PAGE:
4. Thank God for the internet.

My mechanic said I could make an appointment three weeks out for him to diagnose and repair my GMC Sierra. I made the appointment, went home, found a YouTube video that taught me how to fix it, fixed it, and canceled the appointment. Thank God for the internet.

Like all technology, the internet can be a conduit of God’s grace. You’ve likely found this article on the internet, perhaps via an algorithm. Because the internet gives access to many things that are true, honorable, and Christ-exalting, it can serve as a helpful tool for the Great Commission.

5. Challenge conspiracy theories.

Both the Old and New Testaments begin with a conspiracy theory designed to disinform, divide, and destroy. In Genesis, the serpent accuses God of conspiring to deprive the man and woman of their greatest good (Gen. 3:1). In Matthew, the Sanhedrin accuses the disciples of conspiring to steal a corpse and start a self-serving movement (Matt. 28:13).

Today’s skeptics often adopt some form of these conspiracy theories to deny the resurrection and explain the rise of Christianity. When professing Christians become widely known for their gullibility, captured by conspiracy theories, we feed those false narratives and damage the church’s credibility.

6. View politics as a minefield of pleasant lies.

Sometimes minefields need to be crossed and sometimes they need to be avoided—wisdom knows the difference. Christians should be salt and light in the public square, but political engagement in the age of misinformation calls for extraordinary vigilance.

The first casualty of political partisanship is truth. It’s in our nature to uncritically receive evidence that supports our political positions—and suppress evidence that refutes them. With so much at stake, we may even be tempted to believe that a righteous end justifies unrighteous means.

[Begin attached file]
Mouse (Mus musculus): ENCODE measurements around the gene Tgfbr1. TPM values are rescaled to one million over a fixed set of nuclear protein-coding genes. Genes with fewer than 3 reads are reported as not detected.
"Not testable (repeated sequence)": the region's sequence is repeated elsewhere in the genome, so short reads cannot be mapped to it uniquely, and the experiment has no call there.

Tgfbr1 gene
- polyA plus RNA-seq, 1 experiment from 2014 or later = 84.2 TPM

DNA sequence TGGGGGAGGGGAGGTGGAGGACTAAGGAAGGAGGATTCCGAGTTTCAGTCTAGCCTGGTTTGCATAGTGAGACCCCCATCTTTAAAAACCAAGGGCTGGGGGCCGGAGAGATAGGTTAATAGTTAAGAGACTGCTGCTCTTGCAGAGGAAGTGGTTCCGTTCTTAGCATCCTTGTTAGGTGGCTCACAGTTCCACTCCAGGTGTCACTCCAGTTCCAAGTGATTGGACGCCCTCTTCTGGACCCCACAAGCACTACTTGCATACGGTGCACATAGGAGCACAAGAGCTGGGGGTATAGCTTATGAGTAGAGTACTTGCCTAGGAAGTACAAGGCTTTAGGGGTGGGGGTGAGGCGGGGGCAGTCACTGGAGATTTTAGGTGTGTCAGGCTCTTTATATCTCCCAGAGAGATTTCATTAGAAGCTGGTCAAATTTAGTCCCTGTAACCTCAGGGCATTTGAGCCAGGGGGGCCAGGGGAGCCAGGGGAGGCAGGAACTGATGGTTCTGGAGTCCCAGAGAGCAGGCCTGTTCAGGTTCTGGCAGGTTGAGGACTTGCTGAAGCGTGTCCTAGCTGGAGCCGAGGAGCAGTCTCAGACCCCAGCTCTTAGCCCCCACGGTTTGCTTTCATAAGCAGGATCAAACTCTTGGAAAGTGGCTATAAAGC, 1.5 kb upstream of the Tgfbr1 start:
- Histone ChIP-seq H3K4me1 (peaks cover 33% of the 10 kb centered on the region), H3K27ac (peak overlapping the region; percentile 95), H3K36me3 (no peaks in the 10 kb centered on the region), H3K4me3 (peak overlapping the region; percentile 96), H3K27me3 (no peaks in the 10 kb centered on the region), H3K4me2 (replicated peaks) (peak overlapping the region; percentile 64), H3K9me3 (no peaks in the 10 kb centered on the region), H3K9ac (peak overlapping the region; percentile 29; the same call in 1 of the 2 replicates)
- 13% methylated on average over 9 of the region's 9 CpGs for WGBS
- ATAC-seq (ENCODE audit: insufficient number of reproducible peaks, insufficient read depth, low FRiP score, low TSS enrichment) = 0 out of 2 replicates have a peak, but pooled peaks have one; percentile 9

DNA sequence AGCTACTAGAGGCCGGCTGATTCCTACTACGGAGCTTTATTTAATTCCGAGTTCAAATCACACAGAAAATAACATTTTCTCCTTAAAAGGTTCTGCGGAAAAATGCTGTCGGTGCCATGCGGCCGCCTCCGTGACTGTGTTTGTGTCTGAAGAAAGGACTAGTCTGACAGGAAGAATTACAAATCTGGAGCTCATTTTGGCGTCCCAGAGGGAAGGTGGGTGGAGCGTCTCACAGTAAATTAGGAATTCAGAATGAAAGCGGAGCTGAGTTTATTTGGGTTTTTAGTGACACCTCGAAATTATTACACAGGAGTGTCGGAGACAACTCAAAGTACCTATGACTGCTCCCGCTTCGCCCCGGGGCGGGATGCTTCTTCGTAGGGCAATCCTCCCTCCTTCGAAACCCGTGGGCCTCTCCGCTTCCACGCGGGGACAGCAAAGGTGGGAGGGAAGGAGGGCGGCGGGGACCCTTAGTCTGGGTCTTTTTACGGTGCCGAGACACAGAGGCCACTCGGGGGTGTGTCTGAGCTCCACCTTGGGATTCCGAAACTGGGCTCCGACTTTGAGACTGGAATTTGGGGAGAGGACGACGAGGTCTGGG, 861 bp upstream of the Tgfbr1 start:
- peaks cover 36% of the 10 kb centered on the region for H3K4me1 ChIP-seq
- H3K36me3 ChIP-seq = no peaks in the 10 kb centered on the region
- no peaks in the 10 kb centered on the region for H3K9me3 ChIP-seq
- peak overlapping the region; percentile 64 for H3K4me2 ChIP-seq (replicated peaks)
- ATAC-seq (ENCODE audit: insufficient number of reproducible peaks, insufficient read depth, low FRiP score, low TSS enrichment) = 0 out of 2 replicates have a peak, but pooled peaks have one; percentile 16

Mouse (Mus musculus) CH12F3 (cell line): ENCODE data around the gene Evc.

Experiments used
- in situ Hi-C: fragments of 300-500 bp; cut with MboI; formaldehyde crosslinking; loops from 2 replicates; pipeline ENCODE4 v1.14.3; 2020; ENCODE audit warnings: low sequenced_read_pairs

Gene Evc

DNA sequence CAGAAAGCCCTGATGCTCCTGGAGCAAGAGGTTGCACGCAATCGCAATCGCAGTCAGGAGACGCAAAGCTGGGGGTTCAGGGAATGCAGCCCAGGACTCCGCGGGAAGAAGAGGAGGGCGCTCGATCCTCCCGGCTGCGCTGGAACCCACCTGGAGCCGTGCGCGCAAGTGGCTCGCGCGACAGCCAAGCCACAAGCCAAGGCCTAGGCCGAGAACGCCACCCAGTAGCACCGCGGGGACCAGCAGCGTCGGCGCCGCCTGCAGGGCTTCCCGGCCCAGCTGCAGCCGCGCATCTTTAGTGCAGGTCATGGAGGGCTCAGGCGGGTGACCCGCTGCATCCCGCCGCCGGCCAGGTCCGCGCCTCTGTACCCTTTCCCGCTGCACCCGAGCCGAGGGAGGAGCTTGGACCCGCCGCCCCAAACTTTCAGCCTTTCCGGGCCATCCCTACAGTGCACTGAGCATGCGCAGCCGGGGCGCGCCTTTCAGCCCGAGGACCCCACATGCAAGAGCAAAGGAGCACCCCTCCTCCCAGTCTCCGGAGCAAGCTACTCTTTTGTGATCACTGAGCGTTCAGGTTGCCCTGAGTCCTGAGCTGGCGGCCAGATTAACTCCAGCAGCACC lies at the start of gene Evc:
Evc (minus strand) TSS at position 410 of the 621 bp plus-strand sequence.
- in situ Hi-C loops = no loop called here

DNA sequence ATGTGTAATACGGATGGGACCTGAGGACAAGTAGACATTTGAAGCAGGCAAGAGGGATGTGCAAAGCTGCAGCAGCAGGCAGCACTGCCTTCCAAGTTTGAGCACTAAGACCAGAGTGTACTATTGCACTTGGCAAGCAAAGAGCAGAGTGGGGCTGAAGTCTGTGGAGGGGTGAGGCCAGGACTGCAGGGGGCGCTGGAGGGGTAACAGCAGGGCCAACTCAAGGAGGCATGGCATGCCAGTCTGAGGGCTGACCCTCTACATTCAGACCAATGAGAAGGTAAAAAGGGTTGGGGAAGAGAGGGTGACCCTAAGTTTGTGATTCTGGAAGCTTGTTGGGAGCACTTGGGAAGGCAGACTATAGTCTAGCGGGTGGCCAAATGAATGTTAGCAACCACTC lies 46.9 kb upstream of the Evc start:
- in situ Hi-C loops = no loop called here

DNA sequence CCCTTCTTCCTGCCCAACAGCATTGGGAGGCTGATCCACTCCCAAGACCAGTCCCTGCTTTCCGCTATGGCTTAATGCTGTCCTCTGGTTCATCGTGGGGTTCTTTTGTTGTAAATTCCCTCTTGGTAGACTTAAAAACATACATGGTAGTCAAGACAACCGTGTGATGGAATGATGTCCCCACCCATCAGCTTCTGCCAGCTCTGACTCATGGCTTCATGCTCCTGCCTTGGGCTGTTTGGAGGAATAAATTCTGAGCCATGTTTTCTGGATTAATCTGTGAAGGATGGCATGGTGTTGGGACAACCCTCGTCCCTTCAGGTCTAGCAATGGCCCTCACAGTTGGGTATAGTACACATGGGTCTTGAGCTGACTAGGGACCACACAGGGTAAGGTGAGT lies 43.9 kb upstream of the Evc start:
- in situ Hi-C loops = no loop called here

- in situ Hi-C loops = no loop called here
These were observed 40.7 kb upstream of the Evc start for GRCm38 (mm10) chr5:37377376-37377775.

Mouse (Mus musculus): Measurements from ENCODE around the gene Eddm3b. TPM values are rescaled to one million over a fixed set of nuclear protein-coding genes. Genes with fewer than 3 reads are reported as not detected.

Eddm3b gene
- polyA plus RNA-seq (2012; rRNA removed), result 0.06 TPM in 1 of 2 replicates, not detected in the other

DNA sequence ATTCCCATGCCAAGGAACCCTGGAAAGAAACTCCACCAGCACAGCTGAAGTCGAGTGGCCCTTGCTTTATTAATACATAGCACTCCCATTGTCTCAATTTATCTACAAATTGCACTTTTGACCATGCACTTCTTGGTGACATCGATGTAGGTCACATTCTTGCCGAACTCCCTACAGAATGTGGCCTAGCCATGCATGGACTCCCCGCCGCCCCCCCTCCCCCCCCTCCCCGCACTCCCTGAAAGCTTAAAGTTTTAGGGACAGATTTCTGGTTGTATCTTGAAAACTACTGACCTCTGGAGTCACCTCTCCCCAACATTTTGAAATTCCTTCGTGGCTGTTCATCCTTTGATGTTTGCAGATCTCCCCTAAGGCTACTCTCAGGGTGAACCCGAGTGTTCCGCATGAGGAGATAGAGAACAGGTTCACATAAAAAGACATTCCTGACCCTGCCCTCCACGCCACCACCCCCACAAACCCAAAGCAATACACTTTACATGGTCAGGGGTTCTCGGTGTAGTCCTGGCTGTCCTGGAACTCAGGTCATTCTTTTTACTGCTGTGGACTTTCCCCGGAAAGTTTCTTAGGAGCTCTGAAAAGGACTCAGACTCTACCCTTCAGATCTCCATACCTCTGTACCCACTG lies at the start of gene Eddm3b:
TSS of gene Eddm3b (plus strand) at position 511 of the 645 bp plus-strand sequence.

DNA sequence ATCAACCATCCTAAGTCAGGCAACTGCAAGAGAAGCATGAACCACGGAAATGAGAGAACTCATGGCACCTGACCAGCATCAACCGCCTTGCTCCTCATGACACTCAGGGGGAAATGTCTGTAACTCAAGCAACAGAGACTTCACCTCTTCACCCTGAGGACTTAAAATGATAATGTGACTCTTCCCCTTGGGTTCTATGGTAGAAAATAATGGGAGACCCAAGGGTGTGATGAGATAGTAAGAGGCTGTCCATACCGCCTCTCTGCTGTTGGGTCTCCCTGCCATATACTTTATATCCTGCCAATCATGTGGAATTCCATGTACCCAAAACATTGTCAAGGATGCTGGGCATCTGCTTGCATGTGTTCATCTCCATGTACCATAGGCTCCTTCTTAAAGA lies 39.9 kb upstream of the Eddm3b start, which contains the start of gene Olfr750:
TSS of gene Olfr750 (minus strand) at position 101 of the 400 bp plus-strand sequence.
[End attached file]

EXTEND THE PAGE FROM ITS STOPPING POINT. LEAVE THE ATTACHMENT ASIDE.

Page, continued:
Partisan politics can open our eyes to the double standards of our opponent while blinding us to our own. Algorithmic flattery fuels polarization, widens the cultural divide, and disturbs the peace of the church.

7. Practice humility in applying truth.

The world doesn’t need more Bible-quoting, critical-thinking, algorithm-analyzing, fact-checking jerks. Even if we become proficient in discerning truth, we err if we don’t skillfully apply it to our own lives. Jesus told his disciples, “I am sending you out as sheep in the midst of wolves, so be wise as serpents and innocent as doves” (Matt. 10:16). Serpent-wisdom minus dove-innocence equals hypocritical sheep. 

Serpent-wisdom minus dove-innocence equals hypocritical sheep.

Doves don’t have to be the smartest bird in the room. They aren’t given to hot takes and hasty conclusions. They have enough self-awareness to know when they’re in over their heads—and when to fly away from a profitless controversy. They don’t feel the need to be an expert on everything, correct everyone’s error, or contribute to our national ignorance pooled on social media. Before they refute someone’s argument, they work to understand it.

Empowered by the Holy Spirit and practicing “love, joy, peace, patience, kindness, goodness, faithfulness, gentleness, [and] self-control,” doves earn a reputation for “reasonableness,” being equitable, impartial, and fair-minded (Gal. 5:22–23; Phil. 4:5). Such a life stands in compelling contrast to a world of algorithmic flattery.

Steve Bateman


Published by Intentional Faith

Devoted to a Faith that Thinks